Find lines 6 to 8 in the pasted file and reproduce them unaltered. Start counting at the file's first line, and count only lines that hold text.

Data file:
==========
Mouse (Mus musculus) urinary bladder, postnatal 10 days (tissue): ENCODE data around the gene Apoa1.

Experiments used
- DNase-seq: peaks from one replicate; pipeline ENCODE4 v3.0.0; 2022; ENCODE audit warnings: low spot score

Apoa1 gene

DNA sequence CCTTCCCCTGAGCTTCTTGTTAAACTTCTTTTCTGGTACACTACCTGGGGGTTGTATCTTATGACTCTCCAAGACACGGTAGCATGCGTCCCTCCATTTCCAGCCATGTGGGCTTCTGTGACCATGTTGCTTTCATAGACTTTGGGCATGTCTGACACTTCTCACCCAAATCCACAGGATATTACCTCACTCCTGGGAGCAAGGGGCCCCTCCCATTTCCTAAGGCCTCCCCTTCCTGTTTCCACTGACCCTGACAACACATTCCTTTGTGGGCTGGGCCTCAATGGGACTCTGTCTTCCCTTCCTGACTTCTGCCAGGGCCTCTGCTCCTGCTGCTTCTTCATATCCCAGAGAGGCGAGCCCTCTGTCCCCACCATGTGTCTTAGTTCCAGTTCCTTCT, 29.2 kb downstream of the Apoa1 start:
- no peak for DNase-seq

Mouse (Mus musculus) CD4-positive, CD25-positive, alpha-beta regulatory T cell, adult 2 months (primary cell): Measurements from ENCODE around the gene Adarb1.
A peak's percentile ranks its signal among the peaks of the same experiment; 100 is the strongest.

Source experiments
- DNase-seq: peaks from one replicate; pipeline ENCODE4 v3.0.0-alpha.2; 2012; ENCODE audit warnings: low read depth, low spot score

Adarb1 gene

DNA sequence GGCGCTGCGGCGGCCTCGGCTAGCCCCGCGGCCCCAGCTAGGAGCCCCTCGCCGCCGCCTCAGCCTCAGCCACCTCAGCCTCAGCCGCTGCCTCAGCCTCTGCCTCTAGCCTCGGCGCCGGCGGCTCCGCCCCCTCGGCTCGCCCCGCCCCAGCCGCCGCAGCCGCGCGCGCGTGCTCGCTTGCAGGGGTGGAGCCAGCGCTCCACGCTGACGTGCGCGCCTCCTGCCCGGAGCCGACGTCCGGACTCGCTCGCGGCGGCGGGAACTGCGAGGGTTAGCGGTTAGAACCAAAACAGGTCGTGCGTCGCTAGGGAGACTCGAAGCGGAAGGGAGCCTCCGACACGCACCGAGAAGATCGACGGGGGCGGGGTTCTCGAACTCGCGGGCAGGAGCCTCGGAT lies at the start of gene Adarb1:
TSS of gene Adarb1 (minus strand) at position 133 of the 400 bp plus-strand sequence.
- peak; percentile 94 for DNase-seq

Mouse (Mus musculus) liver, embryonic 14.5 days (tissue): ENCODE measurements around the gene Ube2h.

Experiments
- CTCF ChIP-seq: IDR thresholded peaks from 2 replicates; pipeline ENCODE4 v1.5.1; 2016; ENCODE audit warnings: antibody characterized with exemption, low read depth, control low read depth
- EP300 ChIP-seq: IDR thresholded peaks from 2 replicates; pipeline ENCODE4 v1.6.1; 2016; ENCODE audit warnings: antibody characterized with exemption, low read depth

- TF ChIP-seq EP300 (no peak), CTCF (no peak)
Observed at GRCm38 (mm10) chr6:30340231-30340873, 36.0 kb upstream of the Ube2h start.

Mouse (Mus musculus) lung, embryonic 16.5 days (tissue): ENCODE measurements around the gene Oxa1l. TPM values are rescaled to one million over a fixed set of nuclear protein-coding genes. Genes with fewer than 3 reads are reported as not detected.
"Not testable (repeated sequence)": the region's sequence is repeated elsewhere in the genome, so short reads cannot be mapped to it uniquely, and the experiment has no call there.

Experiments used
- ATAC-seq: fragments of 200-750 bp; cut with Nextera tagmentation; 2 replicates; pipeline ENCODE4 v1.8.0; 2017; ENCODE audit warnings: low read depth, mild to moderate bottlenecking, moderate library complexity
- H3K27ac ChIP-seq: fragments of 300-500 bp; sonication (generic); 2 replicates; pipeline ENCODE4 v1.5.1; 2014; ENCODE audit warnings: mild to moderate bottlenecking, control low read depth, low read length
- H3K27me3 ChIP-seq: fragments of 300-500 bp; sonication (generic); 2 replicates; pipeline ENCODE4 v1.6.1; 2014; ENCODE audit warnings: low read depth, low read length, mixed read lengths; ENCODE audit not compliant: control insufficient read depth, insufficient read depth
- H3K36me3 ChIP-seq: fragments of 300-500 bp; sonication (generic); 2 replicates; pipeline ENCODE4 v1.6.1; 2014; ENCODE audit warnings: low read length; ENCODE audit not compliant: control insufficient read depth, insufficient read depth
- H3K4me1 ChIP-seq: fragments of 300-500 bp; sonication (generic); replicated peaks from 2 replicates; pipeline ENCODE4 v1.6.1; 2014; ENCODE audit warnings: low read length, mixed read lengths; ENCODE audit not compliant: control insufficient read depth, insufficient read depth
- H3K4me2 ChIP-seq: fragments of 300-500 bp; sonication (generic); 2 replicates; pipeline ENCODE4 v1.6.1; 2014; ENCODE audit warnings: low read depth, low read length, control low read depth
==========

- no peak for DNase-seq

Mouse (Mus musculus) CD4-positive, CD25-positive, alpha-beta regulatory T cell, adult 2 months (primary cell): Measurements from ENCODE around the gene Adarb1.
A peak's percentile ranks its signal among the peaks of the same experiment; 100 is the strongest.